Color: We eat with our eyes first and foremost. Meat color can indicate a lot, but can also be a little deceiving. You want to select meat that has a nice, bright red color. The meat, once cut and packaged, has a certain “bloom” to it that makes it hold that bright red color. Once exposed to oxygen, the outside of the meat begins to brown out, this does not mean the meat is bad; it just happens from exposure to oxygen. If you see this in prepackaged meats, avoid it. If you have some meat you just bought and opened yourself then the next day it’s brown, don’t throw it out, it’s still fine (unless you wait multiple days, then it will spoil).

Touch: This is the last ditch step once you have gotten the meat home or are checking a steak you had in the fridge. The meat should not feel sticky to the touch. If it does, return it if just purchased or throw it away if it’s been in your fridge.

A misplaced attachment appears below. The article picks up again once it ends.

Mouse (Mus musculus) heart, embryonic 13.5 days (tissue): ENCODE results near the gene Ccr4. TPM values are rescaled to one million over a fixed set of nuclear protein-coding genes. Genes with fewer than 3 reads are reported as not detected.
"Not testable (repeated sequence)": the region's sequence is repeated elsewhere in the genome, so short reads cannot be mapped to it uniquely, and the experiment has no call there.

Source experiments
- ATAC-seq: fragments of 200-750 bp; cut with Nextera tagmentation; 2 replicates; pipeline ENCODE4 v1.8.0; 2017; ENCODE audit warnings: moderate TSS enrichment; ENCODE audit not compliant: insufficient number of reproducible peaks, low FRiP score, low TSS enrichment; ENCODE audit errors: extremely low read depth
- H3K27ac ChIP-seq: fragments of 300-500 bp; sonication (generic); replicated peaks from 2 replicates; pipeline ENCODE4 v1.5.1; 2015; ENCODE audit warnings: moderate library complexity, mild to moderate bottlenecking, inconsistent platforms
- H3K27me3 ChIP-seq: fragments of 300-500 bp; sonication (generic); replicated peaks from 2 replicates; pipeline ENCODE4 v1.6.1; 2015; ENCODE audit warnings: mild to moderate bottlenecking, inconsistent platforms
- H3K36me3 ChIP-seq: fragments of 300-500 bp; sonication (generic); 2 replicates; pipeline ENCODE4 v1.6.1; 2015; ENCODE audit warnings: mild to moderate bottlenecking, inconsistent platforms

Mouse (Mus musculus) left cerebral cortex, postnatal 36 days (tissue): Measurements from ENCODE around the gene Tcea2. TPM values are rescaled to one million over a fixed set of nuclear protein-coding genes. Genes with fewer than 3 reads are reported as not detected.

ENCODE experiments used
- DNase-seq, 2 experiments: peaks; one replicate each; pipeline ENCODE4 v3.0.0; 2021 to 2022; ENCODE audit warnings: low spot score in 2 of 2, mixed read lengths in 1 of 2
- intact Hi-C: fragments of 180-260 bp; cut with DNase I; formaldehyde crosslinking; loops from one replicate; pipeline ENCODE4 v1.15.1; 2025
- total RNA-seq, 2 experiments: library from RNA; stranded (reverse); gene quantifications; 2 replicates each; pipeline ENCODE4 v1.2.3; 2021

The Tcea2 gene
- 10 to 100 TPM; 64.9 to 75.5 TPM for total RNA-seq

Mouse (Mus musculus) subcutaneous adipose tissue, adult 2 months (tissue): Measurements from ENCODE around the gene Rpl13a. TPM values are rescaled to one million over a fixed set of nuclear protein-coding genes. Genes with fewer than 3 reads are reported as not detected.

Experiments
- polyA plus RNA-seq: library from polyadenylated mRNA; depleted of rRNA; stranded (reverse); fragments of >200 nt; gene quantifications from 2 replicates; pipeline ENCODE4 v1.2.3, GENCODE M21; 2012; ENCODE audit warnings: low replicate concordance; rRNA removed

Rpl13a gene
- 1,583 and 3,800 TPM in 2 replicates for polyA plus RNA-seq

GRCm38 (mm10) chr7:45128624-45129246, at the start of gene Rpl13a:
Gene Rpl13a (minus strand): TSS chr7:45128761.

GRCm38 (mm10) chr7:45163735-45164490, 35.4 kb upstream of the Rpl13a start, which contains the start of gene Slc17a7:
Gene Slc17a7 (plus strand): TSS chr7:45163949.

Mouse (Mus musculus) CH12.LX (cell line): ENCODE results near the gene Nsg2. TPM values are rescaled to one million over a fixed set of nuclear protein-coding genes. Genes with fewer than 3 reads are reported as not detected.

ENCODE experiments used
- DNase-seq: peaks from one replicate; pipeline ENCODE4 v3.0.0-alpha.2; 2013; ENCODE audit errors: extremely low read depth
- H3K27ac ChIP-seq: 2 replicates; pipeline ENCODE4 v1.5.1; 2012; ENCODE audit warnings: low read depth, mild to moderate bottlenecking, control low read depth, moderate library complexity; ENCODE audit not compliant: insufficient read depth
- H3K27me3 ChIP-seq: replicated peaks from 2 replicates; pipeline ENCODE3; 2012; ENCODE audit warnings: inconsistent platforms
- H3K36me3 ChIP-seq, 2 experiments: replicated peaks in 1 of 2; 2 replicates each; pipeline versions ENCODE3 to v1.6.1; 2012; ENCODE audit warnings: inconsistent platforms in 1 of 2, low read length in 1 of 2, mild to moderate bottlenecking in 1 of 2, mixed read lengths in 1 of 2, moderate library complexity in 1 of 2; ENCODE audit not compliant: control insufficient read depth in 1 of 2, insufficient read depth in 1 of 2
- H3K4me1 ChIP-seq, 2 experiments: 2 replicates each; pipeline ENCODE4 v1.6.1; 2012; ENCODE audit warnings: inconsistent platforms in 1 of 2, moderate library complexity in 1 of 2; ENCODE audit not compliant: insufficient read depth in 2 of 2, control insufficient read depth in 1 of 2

Smell: Another step that is taken once you get home. It’s hard to smell through plastic at the store while in the meat aisle, but it’s worth a shot because if you can smell it through the packaging, chances are it’s bad, very bad. But once you get your piece of meat, it should have a nice “meaty” aroma, not a sharp and sour smell of ammonia. If that is the case, return it or throw it away.


[row][third_paragraph] 06 [/third_paragraph][paragraph_right]

What is “Marbling?”

Marbling is the term used to describe the level of intramuscular fat found in meat. The name comes from how the little specs of fat are found within the lean muscles resulting in a “marbled” look. The more marbling, the more tender and flavorful the cut! That’s why it is part of the grading criteria.

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07Grass-fed vs Grain-fed